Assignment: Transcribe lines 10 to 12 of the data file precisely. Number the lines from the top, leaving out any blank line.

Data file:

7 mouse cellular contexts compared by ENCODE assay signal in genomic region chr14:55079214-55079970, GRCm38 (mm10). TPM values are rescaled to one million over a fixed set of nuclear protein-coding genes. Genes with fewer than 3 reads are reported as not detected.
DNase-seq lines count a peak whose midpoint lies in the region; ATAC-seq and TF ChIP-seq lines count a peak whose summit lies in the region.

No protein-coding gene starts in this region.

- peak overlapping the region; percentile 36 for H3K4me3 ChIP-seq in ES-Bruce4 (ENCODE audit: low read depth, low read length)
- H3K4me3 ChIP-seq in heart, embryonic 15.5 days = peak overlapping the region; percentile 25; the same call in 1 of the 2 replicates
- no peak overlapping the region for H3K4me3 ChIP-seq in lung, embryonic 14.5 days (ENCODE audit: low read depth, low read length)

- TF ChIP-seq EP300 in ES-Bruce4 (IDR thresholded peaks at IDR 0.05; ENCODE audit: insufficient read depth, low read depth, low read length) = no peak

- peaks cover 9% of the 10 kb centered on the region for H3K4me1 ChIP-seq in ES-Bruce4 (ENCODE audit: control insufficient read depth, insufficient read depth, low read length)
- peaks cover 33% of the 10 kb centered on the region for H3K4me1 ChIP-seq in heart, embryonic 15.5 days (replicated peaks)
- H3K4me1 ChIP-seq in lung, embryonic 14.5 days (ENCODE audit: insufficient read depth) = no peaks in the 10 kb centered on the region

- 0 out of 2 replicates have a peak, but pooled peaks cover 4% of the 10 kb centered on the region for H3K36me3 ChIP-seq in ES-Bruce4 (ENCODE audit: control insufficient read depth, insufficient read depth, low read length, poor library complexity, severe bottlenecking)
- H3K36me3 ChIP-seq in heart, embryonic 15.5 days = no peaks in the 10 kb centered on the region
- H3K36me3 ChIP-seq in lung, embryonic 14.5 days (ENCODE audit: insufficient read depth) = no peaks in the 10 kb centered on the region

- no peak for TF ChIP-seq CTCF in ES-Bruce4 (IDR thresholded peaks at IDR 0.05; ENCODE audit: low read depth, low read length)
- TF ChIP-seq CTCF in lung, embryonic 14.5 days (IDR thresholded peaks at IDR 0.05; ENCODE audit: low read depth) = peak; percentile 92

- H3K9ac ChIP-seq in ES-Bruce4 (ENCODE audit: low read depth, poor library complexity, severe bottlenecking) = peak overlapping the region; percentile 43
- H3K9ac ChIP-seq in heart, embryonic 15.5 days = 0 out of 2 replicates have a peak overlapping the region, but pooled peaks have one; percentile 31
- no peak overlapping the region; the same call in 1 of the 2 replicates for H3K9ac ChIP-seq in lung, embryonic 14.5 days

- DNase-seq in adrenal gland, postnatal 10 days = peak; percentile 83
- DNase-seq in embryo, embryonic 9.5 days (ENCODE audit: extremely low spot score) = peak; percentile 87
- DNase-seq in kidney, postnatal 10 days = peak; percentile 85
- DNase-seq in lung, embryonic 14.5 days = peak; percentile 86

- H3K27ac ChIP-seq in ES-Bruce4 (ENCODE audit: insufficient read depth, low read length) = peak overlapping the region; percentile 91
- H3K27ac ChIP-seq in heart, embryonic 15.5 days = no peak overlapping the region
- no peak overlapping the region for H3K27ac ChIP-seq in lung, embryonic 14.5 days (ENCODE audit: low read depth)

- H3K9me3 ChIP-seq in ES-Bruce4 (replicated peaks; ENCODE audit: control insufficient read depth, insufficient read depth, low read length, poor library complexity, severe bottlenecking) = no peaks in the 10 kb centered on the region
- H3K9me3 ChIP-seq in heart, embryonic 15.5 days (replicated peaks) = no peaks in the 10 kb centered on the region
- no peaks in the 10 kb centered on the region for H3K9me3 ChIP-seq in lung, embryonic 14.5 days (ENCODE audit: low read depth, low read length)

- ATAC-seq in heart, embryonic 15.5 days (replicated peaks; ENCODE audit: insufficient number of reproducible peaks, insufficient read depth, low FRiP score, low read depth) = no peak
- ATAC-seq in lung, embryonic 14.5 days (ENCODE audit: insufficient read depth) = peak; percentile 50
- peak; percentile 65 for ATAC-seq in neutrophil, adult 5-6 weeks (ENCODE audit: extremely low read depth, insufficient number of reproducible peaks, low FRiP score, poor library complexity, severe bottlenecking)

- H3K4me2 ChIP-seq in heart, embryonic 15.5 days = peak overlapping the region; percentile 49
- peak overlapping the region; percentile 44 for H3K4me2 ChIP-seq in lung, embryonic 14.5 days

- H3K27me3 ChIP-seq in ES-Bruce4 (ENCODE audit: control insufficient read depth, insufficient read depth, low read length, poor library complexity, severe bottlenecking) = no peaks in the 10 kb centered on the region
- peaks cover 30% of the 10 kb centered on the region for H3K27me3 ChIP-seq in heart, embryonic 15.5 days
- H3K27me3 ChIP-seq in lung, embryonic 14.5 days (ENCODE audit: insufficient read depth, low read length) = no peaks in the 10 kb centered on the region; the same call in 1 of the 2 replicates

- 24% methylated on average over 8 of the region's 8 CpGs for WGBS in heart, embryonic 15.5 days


- H3K4me1 ChIP-seq in lung, embryonic 14.5 days (ENCODE audit: insufficient read depth) = no peaks in the 10 kb centered on the region

- 0 out of 2 replicates have a peak, but pooled peaks cover 4% of the 10 kb centered on the region for H3K36me3 ChIP-seq in ES-Bruce4 (ENCODE audit: control insufficient read depth, insufficient read depth, low read length, poor library complexity, severe bottlenecking)
- H3K36me3 ChIP-seq in heart, embryonic 15.5 days = no peaks in the 10 kb centered on the region